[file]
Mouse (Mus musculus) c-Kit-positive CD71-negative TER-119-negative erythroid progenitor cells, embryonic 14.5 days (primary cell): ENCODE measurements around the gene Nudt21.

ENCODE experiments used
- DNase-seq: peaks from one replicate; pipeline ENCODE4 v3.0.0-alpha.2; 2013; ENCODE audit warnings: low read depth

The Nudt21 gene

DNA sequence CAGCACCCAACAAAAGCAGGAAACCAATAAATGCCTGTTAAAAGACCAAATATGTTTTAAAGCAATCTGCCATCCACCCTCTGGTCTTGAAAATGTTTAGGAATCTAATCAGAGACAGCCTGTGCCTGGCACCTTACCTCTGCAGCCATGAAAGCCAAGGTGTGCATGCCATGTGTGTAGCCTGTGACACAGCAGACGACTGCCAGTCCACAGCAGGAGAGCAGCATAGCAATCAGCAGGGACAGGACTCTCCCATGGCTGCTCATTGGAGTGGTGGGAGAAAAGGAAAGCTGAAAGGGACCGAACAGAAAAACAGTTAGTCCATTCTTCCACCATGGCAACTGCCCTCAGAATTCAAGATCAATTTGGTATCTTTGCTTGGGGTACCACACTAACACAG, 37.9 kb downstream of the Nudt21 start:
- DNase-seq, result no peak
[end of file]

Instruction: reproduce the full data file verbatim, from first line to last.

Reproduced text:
Mouse (Mus musculus) c-Kit-positive CD71-negative TER-119-negative erythroid progenitor cells, embryonic 14.5 days (primary cell): ENCODE measurements around the gene Nudt21.

ENCODE experiments used
- DNase-seq: peaks from one replicate; pipeline ENCODE4 v3.0.0-alpha.2; 2013; ENCODE audit warnings: low read depth

The Nudt21 gene

DNA sequence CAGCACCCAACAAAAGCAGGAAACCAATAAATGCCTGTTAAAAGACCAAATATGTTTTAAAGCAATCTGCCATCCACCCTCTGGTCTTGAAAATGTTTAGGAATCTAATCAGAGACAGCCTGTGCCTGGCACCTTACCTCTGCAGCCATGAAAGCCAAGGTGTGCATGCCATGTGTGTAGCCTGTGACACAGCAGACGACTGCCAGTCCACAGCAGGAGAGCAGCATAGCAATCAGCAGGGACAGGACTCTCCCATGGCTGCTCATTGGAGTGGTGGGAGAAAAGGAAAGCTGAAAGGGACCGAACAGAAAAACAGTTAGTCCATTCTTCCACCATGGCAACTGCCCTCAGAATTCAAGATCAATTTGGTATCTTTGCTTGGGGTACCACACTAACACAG, 37.9 kb downstream of the Nudt21 start:
- DNase-seq, result no peak